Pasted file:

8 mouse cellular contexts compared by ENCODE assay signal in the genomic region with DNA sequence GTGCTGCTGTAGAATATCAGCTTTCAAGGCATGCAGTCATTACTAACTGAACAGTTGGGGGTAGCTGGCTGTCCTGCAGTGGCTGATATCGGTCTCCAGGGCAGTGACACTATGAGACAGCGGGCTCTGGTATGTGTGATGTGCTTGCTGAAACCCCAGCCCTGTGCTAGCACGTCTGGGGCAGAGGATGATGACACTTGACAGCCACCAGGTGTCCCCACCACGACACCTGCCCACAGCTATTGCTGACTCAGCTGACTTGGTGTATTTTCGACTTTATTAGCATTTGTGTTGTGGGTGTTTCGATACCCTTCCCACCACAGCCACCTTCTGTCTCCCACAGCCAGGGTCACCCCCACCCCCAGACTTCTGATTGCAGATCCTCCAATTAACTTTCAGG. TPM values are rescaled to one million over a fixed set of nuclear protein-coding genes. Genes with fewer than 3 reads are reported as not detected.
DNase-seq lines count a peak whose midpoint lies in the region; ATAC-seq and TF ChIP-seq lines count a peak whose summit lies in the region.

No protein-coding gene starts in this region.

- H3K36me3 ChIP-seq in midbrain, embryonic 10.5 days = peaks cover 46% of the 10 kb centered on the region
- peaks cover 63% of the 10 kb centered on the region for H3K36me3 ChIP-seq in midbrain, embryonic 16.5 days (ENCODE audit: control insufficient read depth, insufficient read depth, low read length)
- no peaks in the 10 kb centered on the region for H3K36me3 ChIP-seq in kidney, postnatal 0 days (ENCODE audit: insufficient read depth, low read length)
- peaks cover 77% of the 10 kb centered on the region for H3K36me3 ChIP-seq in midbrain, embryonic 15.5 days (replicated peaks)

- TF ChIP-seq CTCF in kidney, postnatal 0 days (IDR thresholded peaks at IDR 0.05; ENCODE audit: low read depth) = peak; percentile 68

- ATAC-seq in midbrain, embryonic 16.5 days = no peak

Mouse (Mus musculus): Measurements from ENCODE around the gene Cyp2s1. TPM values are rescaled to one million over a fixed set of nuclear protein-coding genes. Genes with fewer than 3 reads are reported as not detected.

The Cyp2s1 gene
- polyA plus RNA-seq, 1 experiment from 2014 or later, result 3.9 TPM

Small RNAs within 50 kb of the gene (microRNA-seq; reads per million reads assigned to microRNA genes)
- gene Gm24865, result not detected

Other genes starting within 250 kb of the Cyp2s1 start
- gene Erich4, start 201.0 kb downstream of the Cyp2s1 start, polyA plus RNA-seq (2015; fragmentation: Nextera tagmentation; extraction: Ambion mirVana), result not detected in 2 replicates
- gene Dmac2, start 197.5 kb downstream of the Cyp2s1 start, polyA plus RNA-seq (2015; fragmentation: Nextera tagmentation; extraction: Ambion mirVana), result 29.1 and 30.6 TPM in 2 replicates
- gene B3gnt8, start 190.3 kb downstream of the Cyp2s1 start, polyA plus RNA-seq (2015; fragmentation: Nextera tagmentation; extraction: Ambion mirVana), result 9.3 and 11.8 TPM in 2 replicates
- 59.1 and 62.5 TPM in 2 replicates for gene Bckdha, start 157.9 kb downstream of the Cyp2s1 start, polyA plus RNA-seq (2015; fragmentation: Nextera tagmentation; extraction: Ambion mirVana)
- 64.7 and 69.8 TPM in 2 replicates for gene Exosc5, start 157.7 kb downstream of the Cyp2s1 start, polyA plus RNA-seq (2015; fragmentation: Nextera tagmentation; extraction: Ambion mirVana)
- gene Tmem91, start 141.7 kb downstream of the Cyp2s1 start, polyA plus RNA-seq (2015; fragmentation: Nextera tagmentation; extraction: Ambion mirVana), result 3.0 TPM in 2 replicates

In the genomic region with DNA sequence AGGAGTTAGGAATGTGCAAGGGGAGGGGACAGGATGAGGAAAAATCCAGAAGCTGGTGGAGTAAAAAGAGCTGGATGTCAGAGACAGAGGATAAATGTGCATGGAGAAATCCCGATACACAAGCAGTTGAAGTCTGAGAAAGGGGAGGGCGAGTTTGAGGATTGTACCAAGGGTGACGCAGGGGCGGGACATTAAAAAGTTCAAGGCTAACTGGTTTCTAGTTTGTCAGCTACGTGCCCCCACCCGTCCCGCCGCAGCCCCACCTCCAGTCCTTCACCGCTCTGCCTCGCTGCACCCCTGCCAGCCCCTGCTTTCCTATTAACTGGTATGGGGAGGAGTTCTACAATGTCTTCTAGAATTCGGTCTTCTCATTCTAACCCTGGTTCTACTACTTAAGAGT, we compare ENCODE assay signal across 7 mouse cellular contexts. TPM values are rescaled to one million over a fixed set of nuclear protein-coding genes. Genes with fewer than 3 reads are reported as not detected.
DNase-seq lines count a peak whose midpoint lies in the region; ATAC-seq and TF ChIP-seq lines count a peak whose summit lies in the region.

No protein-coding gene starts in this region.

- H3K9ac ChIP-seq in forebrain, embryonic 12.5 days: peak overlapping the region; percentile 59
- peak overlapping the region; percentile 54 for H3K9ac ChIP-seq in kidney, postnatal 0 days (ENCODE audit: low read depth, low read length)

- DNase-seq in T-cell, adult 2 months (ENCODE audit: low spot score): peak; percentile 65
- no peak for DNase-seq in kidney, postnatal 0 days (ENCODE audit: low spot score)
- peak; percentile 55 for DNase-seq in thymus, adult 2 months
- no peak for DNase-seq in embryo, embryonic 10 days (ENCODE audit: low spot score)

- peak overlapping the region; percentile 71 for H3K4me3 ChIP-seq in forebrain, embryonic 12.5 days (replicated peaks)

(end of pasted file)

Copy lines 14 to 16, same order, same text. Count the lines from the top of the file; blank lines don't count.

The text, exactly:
- gene Gm24865, result not detected

Other genes starting within 250 kb of the Cyp2s1 start
- gene Erich4, start 201.0 kb downstream of the Cyp2s1 start, polyA plus RNA-seq (2015; fragmentation: Nextera tagmentation; extraction: Ambion mirVana), result not detected in 2 replicates